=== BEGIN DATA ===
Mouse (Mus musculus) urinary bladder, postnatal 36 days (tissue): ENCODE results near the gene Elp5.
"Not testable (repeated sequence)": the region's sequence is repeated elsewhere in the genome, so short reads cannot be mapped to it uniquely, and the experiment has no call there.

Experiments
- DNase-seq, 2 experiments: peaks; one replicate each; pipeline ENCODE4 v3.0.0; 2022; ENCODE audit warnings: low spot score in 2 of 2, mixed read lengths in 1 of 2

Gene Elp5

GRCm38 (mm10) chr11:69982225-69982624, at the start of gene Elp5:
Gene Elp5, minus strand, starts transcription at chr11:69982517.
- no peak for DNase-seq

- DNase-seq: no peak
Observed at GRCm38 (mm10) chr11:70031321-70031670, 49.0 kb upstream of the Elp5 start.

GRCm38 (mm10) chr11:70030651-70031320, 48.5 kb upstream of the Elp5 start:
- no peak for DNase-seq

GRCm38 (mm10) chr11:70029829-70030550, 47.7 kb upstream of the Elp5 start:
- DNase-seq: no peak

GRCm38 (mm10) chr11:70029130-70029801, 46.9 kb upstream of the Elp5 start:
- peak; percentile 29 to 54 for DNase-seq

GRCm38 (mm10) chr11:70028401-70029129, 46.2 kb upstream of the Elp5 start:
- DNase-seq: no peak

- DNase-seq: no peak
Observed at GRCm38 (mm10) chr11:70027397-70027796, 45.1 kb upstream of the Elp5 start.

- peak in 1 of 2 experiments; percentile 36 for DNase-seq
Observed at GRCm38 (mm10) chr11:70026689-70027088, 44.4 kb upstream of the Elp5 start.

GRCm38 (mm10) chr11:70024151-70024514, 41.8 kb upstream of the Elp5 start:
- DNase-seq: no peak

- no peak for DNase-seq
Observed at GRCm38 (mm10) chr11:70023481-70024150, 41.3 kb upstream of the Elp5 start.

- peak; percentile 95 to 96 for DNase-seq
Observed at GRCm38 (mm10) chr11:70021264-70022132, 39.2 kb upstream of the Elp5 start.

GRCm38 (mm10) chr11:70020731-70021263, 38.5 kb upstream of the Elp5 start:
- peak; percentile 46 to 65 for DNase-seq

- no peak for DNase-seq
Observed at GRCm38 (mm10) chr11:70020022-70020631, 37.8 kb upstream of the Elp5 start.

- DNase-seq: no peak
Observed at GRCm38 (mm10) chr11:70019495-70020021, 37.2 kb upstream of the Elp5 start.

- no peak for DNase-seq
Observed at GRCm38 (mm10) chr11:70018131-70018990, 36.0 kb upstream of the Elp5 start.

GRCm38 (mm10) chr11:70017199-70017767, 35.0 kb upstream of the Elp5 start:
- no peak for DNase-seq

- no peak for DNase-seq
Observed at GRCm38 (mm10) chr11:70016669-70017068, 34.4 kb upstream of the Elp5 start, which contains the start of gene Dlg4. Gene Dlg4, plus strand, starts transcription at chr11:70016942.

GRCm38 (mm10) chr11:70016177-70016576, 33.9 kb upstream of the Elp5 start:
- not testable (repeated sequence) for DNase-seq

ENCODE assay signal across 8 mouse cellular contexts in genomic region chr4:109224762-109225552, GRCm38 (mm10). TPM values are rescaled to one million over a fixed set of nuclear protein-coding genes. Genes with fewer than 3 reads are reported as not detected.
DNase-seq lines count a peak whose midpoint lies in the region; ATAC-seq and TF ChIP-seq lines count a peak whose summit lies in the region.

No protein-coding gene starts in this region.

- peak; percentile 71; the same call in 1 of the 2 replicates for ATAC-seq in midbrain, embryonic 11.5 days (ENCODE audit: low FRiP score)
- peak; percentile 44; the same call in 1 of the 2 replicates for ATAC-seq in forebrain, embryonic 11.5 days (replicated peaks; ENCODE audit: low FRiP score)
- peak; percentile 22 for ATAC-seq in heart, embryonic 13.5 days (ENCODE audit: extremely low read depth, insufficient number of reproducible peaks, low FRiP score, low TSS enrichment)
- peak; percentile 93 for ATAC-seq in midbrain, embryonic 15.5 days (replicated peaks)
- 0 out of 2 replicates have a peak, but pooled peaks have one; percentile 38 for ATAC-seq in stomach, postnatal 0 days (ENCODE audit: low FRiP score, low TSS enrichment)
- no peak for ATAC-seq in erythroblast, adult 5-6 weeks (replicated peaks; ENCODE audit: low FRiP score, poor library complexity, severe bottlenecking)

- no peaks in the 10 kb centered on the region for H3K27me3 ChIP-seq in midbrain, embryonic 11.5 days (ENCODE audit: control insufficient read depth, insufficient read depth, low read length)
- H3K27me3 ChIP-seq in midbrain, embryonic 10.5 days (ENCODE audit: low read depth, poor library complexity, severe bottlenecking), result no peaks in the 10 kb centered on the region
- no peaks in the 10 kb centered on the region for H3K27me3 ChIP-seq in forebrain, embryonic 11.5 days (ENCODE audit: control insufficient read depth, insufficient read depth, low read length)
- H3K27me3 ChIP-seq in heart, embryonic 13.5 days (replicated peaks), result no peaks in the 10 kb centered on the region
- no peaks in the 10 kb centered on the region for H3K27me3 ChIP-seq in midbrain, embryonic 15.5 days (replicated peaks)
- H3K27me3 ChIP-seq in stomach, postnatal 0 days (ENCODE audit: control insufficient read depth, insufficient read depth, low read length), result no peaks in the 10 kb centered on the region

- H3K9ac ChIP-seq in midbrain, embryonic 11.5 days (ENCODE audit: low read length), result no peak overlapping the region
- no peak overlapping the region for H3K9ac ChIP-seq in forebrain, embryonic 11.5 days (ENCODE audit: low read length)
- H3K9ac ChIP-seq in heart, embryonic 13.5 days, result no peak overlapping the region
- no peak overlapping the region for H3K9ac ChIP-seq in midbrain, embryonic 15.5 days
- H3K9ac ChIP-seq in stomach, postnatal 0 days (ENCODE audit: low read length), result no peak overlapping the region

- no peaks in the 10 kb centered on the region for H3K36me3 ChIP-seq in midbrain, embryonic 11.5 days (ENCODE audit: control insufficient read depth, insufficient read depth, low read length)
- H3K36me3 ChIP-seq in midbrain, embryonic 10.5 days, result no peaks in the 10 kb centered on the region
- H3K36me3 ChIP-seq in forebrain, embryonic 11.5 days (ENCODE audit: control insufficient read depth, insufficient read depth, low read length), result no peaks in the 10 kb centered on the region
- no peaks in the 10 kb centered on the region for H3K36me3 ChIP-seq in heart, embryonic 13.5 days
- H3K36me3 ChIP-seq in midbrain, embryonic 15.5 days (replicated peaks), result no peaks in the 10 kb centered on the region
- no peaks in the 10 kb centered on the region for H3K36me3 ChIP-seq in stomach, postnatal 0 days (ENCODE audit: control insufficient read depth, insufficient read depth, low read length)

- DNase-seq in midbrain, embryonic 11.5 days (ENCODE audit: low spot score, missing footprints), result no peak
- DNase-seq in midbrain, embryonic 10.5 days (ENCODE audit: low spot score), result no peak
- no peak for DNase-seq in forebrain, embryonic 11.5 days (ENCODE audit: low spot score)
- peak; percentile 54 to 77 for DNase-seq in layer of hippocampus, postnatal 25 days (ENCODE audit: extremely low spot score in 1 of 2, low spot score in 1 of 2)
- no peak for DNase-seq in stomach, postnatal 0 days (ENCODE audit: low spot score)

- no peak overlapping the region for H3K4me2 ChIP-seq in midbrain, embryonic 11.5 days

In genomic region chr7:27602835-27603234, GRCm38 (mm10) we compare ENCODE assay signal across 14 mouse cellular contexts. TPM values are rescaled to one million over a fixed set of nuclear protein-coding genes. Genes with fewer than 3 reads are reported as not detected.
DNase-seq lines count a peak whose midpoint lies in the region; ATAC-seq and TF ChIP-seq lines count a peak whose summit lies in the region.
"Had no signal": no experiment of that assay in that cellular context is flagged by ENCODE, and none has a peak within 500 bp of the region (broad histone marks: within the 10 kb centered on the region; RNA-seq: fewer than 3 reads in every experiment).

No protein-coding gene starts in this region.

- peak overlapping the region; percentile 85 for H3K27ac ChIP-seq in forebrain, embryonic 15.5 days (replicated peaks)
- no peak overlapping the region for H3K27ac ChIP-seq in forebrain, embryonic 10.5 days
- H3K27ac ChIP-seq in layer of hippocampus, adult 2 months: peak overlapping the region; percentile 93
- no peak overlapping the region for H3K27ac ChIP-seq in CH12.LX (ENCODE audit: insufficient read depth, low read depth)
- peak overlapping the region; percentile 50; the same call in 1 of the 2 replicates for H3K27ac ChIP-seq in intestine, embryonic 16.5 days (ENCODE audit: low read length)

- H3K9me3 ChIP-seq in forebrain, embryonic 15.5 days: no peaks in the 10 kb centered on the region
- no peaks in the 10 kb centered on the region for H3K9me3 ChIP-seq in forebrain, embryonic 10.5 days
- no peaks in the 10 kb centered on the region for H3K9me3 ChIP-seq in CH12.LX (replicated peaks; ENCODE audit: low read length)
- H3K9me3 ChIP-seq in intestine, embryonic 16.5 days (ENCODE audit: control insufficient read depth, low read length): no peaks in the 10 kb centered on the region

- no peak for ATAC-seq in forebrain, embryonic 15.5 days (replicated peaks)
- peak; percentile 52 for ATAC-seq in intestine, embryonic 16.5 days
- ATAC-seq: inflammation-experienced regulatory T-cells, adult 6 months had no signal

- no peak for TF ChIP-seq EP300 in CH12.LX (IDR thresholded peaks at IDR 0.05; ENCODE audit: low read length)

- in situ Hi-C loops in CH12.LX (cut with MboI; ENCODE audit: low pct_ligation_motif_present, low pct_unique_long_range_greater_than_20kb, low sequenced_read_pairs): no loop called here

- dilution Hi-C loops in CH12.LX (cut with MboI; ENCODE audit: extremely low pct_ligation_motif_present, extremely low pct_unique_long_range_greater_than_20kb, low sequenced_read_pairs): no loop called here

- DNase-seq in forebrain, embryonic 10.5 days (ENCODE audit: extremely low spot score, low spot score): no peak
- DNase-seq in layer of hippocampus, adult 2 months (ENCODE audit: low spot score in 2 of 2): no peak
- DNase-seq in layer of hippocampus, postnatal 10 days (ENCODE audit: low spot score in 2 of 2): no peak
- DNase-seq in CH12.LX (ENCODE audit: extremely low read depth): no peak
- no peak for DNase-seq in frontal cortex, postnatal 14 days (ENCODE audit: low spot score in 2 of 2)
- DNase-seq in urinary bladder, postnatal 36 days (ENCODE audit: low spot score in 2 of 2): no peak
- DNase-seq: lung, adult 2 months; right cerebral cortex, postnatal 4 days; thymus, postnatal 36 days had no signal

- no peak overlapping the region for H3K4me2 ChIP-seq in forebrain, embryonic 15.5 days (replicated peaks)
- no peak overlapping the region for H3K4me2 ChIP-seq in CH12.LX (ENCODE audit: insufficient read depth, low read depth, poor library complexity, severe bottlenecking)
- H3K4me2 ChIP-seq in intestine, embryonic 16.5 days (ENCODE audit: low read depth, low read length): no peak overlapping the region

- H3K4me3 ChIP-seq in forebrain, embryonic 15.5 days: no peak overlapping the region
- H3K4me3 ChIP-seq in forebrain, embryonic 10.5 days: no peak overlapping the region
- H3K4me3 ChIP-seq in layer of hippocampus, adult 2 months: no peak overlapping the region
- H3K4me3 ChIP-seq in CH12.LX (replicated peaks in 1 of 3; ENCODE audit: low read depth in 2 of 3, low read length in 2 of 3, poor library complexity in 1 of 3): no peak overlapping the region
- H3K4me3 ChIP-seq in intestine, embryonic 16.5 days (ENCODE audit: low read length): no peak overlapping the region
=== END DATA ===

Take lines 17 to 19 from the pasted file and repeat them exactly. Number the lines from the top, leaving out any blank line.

GRCm38 (mm10) chr11:70028401-70029129, 46.2 kb upstream of the Elp5 start:
- DNase-seq: no peak

- DNase-seq: no peak